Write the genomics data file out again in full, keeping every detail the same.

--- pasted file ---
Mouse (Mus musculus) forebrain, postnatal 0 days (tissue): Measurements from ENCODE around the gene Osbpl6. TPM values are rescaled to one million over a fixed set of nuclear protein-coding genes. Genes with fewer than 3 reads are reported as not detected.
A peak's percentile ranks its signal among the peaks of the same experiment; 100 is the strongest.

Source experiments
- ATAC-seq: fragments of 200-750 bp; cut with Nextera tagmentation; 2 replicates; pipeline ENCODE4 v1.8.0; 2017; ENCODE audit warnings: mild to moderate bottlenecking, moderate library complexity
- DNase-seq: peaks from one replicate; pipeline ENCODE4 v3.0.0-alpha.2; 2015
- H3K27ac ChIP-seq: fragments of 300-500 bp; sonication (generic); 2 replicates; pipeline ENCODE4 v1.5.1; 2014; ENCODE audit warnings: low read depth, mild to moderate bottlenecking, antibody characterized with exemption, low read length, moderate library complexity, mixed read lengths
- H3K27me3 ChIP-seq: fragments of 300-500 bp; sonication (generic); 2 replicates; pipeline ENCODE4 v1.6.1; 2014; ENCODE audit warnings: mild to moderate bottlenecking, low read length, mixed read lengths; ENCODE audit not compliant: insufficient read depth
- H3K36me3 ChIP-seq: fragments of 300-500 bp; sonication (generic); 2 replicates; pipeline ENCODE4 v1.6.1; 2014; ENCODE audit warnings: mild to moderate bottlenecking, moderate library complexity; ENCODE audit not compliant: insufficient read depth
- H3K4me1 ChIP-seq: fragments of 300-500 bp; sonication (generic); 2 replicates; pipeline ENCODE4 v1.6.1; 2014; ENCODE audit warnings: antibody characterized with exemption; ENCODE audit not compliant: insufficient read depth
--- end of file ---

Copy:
Mouse (Mus musculus) forebrain, postnatal 0 days (tissue): Measurements from ENCODE around the gene Osbpl6. TPM values are rescaled to one million over a fixed set of nuclear protein-coding genes. Genes with fewer than 3 reads are reported as not detected.
A peak's percentile ranks its signal among the peaks of the same experiment; 100 is the strongest.

Source experiments
- ATAC-seq: fragments of 200-750 bp; cut with Nextera tagmentation; 2 replicates; pipeline ENCODE4 v1.8.0; 2017; ENCODE audit warnings: mild to moderate bottlenecking, moderate library complexity
- DNase-seq: peaks from one replicate; pipeline ENCODE4 v3.0.0-alpha.2; 2015
- H3K27ac ChIP-seq: fragments of 300-500 bp; sonication (generic); 2 replicates; pipeline ENCODE4 v1.5.1; 2014; ENCODE audit warnings: low read depth, mild to moderate bottlenecking, antibody characterized with exemption, low read length, moderate library complexity, mixed read lengths
- H3K27me3 ChIP-seq: fragments of 300-500 bp; sonication (generic); 2 replicates; pipeline ENCODE4 v1.6.1; 2014; ENCODE audit warnings: mild to moderate bottlenecking, low read length, mixed read lengths; ENCODE audit not compliant: insufficient read depth
- H3K36me3 ChIP-seq: fragments of 300-500 bp; sonication (generic); 2 replicates; pipeline ENCODE4 v1.6.1; 2014; ENCODE audit warnings: mild to moderate bottlenecking, moderate library complexity; ENCODE audit not compliant: insufficient read depth
- H3K4me1 ChIP-seq: fragments of 300-500 bp; sonication (generic); 2 replicates; pipeline ENCODE4 v1.6.1; 2014; ENCODE audit warnings: antibody characterized with exemption; ENCODE audit not compliant: insufficient read depth